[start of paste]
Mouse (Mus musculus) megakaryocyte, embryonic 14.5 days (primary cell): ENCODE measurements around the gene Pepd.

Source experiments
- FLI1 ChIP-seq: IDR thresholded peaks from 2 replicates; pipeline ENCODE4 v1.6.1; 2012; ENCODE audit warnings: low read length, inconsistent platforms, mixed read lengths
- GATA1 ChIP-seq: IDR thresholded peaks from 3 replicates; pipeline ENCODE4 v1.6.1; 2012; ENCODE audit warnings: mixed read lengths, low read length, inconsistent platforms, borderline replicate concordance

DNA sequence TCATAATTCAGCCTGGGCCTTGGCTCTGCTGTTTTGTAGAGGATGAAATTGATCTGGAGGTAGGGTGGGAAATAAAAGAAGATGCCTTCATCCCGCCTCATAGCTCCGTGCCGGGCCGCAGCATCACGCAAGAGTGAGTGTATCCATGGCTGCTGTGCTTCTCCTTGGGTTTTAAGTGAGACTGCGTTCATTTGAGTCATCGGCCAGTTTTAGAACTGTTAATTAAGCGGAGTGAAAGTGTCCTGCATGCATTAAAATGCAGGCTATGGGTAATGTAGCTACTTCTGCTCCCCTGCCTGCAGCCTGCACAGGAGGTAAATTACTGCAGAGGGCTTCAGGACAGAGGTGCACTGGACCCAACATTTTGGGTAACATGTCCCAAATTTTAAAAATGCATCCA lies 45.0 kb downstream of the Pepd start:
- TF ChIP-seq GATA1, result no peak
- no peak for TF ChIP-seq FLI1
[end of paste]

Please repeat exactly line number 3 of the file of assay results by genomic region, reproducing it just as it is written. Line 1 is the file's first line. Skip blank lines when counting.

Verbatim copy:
- FLI1 ChIP-seq: IDR thresholded peaks from 2 replicates; pipeline ENCODE4 v1.6.1; 2012; ENCODE audit warnings: low read length, inconsistent platforms, mixed read lengths